ARRL

ARRL General Bulletin ARLB005 (2013)

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ARLB005 FCC Proposes More Spectrum at 5 GHz for Unlicensed 
Broadband

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ARRL Bulletin 5  ARLB005
From ARRL Headquarters  
Newington CT  February 27, 2013
To all radio amateurs 

SB QST ARL ARLB005
ARLB005 FCC Proposes More Spectrum at 5 GHz for Unlicensed 
Broadband

On February 20, the FCC released a Notice of Proposed Rulemaking
(NPRM) in ET Docket No. 13-49, seeking to revise the Part 15 rules
governing unlicensed national information infrastructure (U-NII)
devices in the 5 GHz band. These devices presently operate in the
frequency bands 5.15-5.35 GHz and 5.47-5.825 GHz. They use wideband
digital modulation techniques to provide a wide array of high data
rate mobile and fixed communications for individuals, businesses and
institutions. Slightly different rules apply to 5.825-5.85 GHz.

Among the changes being proposed are two additional bands totaling
195 MHz for unlicensed operation: 5.35-5.47 GHz and 5.85-5.925 GHz.
The Amateur Radio Service has a secondary allocation at 5.65-5.925
GHz, including an Amateur Satellite Service uplink allocation of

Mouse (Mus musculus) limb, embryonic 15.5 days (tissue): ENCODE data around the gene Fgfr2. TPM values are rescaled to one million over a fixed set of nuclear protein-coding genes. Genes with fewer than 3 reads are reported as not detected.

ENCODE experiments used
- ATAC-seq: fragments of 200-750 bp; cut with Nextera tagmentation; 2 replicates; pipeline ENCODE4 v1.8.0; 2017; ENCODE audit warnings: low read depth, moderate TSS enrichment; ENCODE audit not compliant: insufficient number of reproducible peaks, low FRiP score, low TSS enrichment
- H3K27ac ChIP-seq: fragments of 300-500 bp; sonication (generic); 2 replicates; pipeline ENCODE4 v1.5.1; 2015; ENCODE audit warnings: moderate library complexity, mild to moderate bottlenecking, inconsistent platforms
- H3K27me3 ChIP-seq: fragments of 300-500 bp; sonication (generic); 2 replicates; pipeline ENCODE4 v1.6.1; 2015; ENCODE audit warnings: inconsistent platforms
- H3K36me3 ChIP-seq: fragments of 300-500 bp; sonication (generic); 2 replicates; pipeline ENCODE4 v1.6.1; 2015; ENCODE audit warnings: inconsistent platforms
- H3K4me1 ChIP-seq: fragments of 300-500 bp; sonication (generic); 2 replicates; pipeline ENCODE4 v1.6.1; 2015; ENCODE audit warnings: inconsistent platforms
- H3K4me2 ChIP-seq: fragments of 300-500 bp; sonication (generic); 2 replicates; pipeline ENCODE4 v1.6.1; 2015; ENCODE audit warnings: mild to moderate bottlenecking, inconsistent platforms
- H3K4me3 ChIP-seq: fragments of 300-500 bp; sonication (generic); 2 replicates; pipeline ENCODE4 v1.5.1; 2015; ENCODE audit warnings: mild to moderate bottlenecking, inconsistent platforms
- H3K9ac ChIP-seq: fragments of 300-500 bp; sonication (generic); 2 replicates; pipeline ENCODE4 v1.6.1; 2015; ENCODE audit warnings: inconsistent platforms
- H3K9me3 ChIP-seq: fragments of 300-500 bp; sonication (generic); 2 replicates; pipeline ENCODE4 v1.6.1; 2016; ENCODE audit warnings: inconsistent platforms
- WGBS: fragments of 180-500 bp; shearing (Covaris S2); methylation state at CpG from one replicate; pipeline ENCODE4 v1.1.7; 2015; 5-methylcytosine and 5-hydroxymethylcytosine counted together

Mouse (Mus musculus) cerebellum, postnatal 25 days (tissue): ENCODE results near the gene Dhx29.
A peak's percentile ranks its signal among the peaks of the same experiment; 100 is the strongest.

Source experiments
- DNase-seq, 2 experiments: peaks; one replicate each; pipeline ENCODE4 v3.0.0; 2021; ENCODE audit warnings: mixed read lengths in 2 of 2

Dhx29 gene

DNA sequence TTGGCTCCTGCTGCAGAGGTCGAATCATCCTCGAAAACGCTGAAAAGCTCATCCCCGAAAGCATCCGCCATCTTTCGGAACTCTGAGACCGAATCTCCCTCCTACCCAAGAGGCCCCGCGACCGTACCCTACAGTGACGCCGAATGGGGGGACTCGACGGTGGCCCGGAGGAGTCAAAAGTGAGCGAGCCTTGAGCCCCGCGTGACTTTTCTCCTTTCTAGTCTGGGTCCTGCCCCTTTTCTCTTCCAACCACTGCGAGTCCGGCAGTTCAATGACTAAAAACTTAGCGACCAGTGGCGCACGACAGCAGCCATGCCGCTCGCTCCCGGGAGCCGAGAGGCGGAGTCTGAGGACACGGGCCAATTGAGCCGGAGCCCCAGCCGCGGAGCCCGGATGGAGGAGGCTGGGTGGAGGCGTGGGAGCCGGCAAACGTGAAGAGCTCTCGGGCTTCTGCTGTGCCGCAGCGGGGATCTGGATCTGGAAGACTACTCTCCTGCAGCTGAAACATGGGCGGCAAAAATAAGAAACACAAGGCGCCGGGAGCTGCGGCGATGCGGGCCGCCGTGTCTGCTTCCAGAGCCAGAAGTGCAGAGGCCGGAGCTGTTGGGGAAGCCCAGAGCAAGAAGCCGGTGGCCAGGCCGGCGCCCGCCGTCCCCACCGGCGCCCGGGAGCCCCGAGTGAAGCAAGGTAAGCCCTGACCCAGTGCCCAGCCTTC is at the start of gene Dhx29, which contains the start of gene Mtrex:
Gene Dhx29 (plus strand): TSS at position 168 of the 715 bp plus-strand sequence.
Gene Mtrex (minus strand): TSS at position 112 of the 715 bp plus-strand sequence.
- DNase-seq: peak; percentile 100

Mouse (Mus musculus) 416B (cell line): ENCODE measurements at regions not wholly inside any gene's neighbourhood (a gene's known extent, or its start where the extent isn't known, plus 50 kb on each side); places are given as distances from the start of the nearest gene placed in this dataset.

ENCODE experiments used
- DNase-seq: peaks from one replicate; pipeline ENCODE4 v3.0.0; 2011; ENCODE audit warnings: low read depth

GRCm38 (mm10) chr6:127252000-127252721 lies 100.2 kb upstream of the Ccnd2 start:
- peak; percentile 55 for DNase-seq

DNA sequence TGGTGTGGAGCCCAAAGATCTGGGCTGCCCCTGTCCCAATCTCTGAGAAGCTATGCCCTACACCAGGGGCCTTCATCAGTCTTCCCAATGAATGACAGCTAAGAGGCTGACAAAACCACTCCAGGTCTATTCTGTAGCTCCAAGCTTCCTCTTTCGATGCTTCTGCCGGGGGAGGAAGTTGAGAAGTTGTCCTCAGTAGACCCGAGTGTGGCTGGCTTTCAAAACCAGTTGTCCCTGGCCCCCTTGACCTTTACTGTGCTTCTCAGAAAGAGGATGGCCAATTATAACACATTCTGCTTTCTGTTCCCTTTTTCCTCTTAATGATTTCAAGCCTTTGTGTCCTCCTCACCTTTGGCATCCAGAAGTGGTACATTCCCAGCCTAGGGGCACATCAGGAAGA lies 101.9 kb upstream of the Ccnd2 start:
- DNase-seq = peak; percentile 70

5.65-5.67 GHz and a downlink allocation of 5.83-5.85 GHz.

The NPRM can be found on the web at,
http://apps.fcc.gov/ecfs/document/view?id=7022123531.

The FCC notes in the NPRM that since it first made available
spectrum in the 5 GHz band for U-NII in 1997, it has gained "much
experience" with these devices: "We believe that the time is now
right for us to revisit our rules, and, in this NPRM, we propose to
modify certain technical requirements for U-NII devices to ensure
that these devices do not cause harmful interference and thus can
continue to operate in the 5 GHz band and make broadband
technologies available for consumers and businesses."

The NPRM also satisfies Section 6406 (a) of the Middle Class Tax
Relief and Job Creation Act of 2012 that required the FCC to begin a
proceeding to modify the Part 15 rules to allow unlicensed U-NII
devices to operate in the 5.35-5.47 GHz band, subject to
consultation with the National Telecommunications and Information
Administration (NTIA).

In response to the same legislation, the NTIA recently released an
evaluation of the 5.35-5.47 GHz and 5.85-5.925 GHz bands that
details the existing occupancy of these bands by federal and
non-federal users and the potential risks of expanded unlicensed
use.

The NTIA evaluation can be found on the web in PDF format at,
http://www.ntia.doc.gov/files/ntia/publications/ntia_5_ghz_report_01-25-2013.pdf.

"The Amateur Radio Service has a good record as a spectrum partner
with the other licensed services in the 5 GHz band," observed ARRL
Chief Executive Officer David Sumner, K1ZZ. "The ARRL plans to
respond to the NPRM by pointing out that meaningful access to the 5
GHz band for amateur and amateur satellite operations continues to
be in the public interest."

The FCC is accepting comments on its NPRM (due no later than 45 days
after publication in the Federal Register), as well as reply
comments (due 30 days later). No date has yet been set for the
NPRM's publication in the Federal Register.
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